In his best-selling books, author Bill Bryson tackles any subject from travel and the English language to the history of the home. With a wacky worldview and wanderlust that garners him comparisons to Chaucer and Dave Barry, he entertains readers around the world with his travelogues and insights into the intricacies of language.
The Lost Continent, Bryson’s hilarious first travel book, chronicles a trip in his mother’s Chevy around small-town America. Since then, he has written the bestsellers A Walk in the Woods, I’m a Stranger Here Myself (published in Britain as Notes from a Big Country), and In a Sunburned Country (published in Britain as Down Under).
His other books include Bill Bryson’s Dictionary of Troublesome Words, Neither Here nor There: Travels in Europe, Made in America, The Mother Tongue, Bill Bryson’s African Diary, A Short History of Nearly Everything, and The Life and Times of the Thunderbolt Kid. His latest is At Home: A Short History of Private Life, in which he takes readers on a room-by-room tour through his own house, using each room as a jumping-off point into the vast history of the domestic artifacts we take for granted.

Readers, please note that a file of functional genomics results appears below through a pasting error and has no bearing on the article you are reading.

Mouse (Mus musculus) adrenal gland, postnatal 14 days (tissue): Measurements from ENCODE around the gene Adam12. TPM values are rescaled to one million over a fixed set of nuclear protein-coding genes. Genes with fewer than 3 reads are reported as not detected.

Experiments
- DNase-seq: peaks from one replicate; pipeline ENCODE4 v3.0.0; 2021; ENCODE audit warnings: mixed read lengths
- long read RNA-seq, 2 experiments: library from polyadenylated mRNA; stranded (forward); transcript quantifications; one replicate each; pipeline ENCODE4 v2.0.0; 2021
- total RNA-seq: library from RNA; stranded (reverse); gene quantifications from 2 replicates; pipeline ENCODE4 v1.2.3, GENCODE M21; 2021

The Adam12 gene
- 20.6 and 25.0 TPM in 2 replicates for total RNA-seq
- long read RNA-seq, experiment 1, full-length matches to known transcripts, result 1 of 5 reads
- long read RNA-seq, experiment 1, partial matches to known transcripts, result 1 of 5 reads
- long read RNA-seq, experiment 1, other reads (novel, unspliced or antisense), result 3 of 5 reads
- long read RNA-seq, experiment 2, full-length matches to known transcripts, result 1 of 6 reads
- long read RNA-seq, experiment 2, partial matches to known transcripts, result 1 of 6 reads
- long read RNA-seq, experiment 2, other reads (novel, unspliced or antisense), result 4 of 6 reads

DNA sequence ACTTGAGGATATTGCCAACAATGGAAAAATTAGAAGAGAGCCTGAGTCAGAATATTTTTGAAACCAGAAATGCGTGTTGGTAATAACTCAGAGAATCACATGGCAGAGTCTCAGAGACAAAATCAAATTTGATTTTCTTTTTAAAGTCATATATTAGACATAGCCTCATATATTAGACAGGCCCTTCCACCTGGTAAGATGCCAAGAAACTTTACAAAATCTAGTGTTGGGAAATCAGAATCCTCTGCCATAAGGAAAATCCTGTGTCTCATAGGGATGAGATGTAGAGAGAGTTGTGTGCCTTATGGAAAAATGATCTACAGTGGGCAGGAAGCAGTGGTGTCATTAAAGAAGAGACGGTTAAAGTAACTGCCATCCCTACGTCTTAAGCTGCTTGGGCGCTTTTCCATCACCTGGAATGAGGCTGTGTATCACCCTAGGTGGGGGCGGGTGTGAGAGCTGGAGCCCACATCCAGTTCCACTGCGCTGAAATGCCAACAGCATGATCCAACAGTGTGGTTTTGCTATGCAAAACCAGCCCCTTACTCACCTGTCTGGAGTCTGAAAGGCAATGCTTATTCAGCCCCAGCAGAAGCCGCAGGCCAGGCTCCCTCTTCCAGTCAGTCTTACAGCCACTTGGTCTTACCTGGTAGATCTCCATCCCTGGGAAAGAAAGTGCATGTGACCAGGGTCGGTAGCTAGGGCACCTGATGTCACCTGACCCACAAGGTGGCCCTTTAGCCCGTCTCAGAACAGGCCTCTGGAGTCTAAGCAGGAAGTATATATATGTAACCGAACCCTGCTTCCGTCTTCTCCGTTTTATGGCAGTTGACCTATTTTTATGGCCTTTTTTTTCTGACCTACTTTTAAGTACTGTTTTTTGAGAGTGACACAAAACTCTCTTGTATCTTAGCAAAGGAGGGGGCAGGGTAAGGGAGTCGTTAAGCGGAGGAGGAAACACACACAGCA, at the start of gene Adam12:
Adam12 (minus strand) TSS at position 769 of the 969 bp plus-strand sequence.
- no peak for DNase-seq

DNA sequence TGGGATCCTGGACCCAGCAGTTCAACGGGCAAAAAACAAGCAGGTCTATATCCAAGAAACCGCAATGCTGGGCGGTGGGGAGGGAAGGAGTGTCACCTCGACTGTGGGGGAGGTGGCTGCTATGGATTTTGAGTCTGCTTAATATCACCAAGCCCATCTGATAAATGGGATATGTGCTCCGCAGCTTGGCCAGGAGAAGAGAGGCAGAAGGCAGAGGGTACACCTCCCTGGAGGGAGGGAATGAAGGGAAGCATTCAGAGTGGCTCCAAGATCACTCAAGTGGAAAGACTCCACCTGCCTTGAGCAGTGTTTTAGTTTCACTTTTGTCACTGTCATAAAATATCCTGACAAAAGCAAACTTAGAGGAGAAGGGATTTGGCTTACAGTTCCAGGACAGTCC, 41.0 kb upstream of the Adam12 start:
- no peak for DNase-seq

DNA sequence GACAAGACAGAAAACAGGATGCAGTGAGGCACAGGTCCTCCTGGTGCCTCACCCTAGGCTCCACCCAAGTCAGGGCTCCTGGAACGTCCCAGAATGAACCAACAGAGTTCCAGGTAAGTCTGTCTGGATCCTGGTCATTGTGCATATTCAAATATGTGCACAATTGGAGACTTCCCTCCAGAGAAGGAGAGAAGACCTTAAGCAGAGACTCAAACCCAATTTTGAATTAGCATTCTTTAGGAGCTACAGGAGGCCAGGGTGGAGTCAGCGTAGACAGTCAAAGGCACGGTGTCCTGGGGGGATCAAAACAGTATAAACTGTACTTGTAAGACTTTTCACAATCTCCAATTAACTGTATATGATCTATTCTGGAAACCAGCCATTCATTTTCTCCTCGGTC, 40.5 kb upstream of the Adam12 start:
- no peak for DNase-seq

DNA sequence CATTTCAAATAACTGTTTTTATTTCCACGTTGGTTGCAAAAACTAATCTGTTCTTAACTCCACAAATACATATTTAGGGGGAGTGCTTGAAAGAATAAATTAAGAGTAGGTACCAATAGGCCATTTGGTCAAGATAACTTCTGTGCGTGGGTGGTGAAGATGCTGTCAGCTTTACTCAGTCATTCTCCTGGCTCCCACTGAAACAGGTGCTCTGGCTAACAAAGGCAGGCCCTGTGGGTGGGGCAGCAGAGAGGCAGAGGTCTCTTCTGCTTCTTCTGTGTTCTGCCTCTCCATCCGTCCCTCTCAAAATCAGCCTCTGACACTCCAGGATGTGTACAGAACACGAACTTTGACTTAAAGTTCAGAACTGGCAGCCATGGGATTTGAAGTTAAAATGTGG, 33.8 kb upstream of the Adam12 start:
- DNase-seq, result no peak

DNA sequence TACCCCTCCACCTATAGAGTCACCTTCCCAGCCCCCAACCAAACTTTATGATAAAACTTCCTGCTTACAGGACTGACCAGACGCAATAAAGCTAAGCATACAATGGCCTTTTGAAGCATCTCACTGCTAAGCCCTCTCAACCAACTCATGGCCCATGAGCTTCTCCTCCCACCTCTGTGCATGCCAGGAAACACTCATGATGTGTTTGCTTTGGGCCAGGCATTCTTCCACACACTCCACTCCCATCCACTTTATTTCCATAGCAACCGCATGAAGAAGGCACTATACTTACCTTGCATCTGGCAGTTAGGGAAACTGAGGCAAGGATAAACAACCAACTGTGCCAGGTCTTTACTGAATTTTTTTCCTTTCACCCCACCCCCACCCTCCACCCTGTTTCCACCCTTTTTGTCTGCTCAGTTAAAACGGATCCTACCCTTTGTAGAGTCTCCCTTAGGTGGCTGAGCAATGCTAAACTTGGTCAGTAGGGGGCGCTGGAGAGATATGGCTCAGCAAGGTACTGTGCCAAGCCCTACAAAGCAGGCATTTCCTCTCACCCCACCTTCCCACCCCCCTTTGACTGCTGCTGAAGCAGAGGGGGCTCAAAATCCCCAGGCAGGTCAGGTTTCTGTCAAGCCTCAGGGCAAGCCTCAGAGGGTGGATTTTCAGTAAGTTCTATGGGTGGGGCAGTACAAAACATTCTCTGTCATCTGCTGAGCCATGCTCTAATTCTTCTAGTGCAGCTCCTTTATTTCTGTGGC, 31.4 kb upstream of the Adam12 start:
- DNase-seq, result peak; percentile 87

Originally from Des Moines, Iowa, Bryson ventured out to England on a backpacking expedition in 1973, met his wife, and decided to settle. He wrote for the English newspapers The Times and The Independent for many years, writing travel articles to supplement his income. He and his family lived in North Yorkshire before moving back to the US in 1995. In 2003, they moved back to England, where they currently reside.
In 2005, Bill Bryson was appointed chancellor of Durham University, succeeding the late Sir Peter Ustinov. He has been awarded honorary degrees by numerous universities.
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